Bing vs. Google
Back in 1998, Segey Brin and Lawrence Page, a pair of boffins at Stanford University, conceived an idea for a large-scale search engine. With the size of the precious interwebs growing at a terrifying pace, the need was arising for a search engine that was faster, more accurate and less to work to keep up to date with the latest internet additions.
They named it Google, a common spelling of the word googol which means 100,000,000,000,000,000,000,000,000,000,000,000,000,000,000,000,000,000, 000,000,000,000,000,000,000,000,000,000,000,000,000,000,000,000 and a word that they felt fitted 'well with [their] goal of building very large scale search engines'.
Years later and Google has long ruled supreme in the world of internet search. So ubiquitous to our daily lives has it become that we no longer 'search' for things, we 'Google' for them. So what if a genuine contender came along to challenge Google's authority? Would we welcome it as a refreshing change, or instantly dismiss it, assuming that there's no challenging what has become possibly the most internet-synonymous brand name ever created?
Earlier this year, Microsoft released their new search engine, Bing. The company's last attempt at a search engine, Livesearch was just about the biggest non-event since the millennium bug that threatened to open portals to depths of hell at the stroke of midnight on that (un)fateful new years eve. For this reason, many people, including those the majority of those here at bit-tech
, were pretty unexcited by the prospect of paying the slightest bit of attention to it.
Some time later, the Bing team got in touch with Dennis and added a microsite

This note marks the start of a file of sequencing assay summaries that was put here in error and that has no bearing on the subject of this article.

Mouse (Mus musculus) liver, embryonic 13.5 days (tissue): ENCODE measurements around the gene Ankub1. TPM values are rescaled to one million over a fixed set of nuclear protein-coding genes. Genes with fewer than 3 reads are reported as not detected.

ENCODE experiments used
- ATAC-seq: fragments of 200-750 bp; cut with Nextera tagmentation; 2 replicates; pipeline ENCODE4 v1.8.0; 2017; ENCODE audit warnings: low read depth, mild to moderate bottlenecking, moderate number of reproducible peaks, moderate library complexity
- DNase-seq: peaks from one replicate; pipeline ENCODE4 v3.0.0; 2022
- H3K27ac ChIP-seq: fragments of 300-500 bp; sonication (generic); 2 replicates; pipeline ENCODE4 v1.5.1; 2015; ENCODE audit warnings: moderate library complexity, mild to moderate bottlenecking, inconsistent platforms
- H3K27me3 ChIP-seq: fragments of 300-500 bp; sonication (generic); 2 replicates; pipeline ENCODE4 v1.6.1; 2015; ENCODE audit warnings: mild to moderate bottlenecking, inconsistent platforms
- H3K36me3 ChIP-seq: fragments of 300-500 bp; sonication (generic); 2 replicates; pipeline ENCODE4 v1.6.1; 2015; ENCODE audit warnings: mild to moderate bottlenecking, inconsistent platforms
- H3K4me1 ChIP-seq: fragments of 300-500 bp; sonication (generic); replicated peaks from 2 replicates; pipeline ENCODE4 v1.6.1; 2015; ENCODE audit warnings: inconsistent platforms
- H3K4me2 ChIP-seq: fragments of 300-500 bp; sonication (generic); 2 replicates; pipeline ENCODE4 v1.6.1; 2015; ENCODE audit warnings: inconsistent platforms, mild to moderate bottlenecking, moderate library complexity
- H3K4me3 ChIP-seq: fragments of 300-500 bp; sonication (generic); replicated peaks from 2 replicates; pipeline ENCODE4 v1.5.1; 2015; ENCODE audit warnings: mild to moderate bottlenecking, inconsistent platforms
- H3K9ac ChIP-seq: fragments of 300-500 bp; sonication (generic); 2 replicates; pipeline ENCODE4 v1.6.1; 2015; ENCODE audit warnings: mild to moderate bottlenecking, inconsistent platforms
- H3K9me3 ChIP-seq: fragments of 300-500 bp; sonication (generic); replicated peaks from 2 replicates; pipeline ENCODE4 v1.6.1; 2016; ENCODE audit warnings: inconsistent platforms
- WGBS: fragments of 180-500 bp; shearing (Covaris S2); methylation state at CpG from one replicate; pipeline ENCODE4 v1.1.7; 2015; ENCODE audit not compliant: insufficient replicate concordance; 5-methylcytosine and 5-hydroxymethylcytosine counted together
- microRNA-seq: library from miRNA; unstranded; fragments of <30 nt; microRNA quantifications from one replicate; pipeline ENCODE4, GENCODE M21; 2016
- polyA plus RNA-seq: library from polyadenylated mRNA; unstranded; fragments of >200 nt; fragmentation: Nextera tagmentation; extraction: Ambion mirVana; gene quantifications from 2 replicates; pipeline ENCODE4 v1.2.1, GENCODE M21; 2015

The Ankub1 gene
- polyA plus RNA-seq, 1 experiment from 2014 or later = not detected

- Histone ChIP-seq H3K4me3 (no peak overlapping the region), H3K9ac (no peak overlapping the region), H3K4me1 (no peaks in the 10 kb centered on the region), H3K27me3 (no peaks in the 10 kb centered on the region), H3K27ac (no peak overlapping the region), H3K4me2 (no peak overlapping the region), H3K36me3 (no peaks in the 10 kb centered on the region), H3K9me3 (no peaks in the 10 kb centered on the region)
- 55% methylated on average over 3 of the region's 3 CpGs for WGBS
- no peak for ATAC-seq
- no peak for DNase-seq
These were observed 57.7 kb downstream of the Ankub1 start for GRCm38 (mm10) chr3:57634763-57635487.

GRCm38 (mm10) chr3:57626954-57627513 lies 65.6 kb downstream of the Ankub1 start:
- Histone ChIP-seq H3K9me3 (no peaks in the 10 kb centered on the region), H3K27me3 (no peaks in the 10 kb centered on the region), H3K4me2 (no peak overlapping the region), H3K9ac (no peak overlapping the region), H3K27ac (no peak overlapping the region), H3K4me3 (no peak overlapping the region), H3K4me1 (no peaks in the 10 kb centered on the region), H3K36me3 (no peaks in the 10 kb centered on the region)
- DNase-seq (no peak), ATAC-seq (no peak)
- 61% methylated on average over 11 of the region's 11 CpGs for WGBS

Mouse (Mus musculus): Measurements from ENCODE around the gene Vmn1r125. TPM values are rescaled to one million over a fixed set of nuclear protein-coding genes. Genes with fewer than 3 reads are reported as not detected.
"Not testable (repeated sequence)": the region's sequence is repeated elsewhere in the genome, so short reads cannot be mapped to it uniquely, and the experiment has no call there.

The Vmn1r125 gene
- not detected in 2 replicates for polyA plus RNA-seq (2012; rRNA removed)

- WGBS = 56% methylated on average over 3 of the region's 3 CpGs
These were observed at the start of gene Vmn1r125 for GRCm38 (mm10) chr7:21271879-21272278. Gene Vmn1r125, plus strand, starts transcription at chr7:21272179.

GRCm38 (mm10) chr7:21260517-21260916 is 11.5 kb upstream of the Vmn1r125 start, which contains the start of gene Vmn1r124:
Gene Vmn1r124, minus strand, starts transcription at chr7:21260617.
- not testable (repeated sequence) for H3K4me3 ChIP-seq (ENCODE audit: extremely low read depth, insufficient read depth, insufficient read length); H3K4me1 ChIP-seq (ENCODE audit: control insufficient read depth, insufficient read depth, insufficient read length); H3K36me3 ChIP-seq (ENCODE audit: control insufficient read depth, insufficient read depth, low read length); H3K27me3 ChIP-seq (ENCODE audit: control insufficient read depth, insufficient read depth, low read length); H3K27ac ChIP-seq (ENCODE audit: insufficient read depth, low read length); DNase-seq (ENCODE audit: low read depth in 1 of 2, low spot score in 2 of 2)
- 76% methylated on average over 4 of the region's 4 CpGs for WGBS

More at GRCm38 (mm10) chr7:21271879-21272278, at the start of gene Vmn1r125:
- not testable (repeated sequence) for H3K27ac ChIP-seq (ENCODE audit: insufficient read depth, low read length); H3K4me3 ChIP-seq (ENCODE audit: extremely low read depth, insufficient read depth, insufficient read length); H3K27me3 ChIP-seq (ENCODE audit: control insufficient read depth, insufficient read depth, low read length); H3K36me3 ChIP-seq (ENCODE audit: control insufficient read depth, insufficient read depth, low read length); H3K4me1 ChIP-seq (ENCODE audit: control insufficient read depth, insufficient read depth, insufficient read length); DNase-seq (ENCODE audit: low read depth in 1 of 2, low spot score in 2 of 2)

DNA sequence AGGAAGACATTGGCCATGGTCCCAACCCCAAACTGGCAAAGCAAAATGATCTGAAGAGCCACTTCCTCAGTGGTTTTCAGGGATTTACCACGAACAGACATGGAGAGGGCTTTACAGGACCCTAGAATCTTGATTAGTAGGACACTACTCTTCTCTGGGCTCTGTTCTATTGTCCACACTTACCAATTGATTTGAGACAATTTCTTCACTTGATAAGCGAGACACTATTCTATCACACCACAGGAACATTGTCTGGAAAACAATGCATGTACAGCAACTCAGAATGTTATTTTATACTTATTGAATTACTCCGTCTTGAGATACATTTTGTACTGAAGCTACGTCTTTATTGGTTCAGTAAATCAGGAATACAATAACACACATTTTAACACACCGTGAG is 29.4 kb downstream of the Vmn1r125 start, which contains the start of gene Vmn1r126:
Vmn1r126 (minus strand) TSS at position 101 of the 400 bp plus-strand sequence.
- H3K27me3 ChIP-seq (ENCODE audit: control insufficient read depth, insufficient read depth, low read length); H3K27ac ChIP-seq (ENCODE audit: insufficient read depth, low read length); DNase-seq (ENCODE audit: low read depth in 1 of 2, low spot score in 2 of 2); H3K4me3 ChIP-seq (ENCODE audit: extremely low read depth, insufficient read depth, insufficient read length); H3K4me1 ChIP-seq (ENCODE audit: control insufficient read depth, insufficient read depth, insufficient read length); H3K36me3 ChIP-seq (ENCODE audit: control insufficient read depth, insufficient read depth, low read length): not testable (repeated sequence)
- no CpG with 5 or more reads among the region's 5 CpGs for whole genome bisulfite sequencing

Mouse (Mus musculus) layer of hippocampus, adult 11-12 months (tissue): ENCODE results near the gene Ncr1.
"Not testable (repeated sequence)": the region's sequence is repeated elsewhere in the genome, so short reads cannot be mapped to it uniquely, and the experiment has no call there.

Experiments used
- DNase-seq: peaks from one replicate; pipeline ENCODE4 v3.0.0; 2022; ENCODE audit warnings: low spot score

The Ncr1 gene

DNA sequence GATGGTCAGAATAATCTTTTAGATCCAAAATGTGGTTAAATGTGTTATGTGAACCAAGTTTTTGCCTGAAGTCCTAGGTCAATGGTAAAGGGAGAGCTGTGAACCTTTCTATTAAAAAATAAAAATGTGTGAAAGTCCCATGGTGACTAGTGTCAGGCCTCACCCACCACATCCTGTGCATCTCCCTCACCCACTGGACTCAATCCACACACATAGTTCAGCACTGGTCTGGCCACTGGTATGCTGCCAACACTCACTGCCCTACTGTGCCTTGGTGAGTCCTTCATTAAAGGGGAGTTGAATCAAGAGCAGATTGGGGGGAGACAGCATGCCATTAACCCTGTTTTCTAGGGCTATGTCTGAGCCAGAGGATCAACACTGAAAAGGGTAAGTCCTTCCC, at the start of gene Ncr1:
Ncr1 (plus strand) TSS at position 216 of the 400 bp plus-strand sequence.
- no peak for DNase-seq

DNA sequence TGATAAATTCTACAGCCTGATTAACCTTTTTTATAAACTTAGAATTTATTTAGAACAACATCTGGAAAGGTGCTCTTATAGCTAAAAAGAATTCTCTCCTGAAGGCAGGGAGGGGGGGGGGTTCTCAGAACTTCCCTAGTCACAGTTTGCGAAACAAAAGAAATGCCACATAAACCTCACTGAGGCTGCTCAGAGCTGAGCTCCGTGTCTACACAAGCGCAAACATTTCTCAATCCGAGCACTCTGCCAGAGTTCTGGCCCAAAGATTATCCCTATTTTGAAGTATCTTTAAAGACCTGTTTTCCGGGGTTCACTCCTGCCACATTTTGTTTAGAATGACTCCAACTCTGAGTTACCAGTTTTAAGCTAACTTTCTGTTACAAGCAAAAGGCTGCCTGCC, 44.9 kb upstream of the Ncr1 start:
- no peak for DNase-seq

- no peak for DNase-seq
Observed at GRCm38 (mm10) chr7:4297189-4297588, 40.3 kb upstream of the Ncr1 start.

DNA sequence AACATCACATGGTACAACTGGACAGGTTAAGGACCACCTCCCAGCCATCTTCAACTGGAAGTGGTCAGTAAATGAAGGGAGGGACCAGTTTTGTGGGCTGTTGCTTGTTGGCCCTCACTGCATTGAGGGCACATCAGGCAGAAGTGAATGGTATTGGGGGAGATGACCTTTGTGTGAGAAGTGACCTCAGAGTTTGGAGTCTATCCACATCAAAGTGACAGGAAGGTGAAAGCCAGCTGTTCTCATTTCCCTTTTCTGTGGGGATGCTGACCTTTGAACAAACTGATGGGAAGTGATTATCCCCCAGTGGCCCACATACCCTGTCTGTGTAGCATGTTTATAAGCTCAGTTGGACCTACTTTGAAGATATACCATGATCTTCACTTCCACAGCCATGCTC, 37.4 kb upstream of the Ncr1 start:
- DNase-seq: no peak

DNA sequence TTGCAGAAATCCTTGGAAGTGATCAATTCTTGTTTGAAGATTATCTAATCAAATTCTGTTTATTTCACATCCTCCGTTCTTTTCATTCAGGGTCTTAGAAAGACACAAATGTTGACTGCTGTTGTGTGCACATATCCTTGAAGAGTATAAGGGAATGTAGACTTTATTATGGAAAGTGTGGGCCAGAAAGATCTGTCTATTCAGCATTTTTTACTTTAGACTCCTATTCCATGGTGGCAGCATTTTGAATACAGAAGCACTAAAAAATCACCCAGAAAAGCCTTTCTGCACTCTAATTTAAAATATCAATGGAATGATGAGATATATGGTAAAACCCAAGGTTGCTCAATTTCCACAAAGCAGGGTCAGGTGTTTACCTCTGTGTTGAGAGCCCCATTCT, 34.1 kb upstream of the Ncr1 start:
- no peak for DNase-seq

and one or two other tech sites in a bid to raise awareness of their new tool. This led to the opportunity for us to chat with some of the tech guys in the Bing team and find out what they've been doing to ensure that it doesn't turn into another big whimper such as Live Search.
We were pleasantly surprised to find that they haven't been resting on their laurels. In fact, it looks like they might actually have a product capable of challenging the mighty online giant. This being the case, we thought we'd pit the two against each other and see how Bing stood up to the challenge.
At the time of writing, the UK version of Bing isn't quite finished which necessitates using the US version. To keep things fair, we'll use the US version of Google too. We spoke to the Bing guys about how the UK site was going to compare to the US and it seems that they're not sure about how many features will migrate over to our sunny island. We've been assured though that the US version is a fair approximation of what to expect once the UK version sheds its beta status. What's important here though is to find out whether the new search engine stands a chance. It sure sounded good when talking to enthusiastic tech team, so let's find out for ourselves.